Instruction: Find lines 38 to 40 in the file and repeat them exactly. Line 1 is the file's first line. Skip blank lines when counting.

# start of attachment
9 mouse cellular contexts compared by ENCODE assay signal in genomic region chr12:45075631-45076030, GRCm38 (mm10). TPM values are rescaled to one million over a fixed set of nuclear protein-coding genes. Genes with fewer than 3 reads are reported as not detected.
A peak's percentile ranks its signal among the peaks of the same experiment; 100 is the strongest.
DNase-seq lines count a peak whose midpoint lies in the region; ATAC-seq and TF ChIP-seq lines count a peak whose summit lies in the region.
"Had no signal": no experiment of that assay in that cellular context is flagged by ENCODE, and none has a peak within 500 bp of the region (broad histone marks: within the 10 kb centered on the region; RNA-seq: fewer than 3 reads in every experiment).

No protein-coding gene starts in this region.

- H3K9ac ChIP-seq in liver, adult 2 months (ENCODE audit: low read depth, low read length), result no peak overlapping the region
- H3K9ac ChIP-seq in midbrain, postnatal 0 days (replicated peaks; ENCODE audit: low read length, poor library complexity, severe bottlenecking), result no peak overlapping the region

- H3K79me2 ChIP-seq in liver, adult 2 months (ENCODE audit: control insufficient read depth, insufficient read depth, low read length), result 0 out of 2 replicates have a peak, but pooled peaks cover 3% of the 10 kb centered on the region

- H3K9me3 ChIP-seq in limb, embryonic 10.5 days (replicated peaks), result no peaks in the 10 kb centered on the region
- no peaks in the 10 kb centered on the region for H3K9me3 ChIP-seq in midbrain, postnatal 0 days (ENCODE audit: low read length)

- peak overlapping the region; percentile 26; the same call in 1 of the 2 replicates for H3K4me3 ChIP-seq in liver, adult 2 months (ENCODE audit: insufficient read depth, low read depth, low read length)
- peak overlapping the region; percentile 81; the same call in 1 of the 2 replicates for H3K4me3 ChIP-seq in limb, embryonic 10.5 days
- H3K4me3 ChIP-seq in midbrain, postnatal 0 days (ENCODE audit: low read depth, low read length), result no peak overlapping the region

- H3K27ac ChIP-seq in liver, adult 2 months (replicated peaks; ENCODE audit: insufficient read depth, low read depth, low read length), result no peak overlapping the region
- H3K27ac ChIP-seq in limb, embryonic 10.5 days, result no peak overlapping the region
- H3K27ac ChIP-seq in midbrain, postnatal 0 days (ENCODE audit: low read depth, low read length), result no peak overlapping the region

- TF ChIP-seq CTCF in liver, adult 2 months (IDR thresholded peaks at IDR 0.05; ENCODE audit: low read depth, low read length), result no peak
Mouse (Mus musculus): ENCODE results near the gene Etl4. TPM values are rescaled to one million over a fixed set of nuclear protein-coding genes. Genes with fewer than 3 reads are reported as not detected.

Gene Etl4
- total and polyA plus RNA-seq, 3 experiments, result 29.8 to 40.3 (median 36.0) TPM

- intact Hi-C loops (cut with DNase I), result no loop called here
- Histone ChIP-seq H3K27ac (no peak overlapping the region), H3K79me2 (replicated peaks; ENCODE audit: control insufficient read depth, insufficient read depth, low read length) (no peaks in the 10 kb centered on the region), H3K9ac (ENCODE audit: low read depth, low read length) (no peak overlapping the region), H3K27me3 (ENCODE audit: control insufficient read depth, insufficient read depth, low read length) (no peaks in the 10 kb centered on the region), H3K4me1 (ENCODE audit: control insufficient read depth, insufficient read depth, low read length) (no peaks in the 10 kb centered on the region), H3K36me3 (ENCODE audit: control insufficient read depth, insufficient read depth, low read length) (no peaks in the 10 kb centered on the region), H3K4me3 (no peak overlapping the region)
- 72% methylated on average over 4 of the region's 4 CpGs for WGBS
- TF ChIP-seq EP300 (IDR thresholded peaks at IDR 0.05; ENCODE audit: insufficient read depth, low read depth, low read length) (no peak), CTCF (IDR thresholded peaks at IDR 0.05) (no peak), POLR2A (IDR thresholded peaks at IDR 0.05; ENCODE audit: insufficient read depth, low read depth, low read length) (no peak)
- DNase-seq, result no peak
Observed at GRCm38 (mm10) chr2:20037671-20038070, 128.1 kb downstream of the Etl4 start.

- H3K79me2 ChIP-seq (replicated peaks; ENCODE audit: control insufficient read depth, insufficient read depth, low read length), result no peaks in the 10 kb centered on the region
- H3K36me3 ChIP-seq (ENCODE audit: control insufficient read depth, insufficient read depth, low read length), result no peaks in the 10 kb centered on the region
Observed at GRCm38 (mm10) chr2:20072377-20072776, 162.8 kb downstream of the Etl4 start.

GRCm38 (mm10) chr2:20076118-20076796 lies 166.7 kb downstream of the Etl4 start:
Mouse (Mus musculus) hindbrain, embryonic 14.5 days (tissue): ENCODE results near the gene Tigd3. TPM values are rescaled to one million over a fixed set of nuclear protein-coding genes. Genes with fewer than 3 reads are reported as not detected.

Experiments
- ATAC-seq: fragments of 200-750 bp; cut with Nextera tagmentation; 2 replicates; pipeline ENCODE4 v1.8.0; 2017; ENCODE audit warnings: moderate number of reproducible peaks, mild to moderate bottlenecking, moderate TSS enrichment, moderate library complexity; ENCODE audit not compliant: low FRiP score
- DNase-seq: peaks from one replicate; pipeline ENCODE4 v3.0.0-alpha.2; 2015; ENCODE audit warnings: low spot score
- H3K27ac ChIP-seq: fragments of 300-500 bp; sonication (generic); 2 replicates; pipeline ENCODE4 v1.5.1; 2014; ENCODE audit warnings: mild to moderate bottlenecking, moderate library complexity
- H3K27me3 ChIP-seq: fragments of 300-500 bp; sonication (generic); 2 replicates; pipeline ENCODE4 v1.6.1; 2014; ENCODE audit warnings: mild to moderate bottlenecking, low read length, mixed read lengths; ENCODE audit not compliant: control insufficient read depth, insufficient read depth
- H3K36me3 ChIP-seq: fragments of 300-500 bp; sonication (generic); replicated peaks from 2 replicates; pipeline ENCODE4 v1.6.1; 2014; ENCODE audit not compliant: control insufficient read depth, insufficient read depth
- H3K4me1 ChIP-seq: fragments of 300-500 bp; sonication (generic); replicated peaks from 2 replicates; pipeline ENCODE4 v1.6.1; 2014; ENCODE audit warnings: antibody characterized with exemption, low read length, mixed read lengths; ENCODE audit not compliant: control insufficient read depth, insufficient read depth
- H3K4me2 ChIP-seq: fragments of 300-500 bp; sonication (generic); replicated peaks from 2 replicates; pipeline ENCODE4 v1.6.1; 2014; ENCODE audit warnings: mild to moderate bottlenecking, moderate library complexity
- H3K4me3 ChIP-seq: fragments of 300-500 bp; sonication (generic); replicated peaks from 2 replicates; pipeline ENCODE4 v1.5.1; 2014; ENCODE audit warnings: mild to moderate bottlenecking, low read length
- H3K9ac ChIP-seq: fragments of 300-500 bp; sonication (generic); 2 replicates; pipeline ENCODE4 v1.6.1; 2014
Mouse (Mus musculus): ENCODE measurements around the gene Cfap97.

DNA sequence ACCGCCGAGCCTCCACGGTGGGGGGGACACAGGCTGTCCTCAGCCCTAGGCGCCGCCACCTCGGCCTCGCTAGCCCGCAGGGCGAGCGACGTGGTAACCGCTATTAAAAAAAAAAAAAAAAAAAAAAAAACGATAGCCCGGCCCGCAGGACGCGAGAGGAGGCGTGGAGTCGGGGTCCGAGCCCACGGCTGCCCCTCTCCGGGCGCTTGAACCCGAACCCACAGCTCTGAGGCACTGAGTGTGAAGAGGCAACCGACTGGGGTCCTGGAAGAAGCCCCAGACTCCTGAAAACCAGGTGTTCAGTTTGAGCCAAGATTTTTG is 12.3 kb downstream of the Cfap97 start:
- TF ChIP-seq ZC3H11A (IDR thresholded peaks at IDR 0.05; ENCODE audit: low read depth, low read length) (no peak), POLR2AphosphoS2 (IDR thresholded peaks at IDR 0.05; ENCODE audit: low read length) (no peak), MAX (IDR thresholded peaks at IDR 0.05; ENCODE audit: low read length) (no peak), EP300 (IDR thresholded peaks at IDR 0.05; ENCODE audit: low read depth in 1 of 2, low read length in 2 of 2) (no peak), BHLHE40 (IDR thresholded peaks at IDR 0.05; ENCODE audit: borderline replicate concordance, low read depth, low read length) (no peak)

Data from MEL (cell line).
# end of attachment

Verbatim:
- H3K4me1 ChIP-seq: fragments of 300-500 bp; sonication (generic); replicated peaks from 2 replicates; pipeline ENCODE4 v1.6.1; 2014; ENCODE audit warnings: antibody characterized with exemption, low read length, mixed read lengths; ENCODE audit not compliant: control insufficient read depth, insufficient read depth
- H3K4me2 ChIP-seq: fragments of 300-500 bp; sonication (generic); replicated peaks from 2 replicates; pipeline ENCODE4 v1.6.1; 2014; ENCODE audit warnings: mild to moderate bottlenecking, moderate library complexity
- H3K4me3 ChIP-seq: fragments of 300-500 bp; sonication (generic); replicated peaks from 2 replicates; pipeline ENCODE4 v1.5.1; 2014; ENCODE audit warnings: mild to moderate bottlenecking, low read length